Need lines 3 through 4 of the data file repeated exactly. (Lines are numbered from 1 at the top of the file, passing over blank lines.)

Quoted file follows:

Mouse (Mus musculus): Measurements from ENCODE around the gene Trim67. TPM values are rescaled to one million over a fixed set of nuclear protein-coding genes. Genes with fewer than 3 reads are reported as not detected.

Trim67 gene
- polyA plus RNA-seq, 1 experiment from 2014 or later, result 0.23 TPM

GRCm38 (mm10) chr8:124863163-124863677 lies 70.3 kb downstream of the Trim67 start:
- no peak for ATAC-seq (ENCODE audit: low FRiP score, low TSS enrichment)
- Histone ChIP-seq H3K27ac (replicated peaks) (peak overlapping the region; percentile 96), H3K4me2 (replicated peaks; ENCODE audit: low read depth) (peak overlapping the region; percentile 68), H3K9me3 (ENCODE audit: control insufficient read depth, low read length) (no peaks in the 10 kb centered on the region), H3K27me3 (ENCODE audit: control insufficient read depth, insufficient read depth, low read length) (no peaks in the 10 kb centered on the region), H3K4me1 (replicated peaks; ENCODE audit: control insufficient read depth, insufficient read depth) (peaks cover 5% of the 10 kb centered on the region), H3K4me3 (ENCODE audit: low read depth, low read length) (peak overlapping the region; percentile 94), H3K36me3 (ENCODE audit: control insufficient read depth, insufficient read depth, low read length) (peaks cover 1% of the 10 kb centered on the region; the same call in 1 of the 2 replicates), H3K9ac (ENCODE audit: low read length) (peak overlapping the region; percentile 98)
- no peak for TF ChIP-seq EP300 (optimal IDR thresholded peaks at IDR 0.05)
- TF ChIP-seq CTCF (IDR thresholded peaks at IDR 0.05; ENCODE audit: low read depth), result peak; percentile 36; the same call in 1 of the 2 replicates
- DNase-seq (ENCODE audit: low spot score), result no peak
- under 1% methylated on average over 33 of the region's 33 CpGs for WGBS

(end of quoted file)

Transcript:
- polyA plus RNA-seq, 1 experiment from 2014 or later, result 0.23 TPM

GRCm38 (mm10) chr8:124863163-124863677 lies 70.3 kb downstream of the Trim67 start: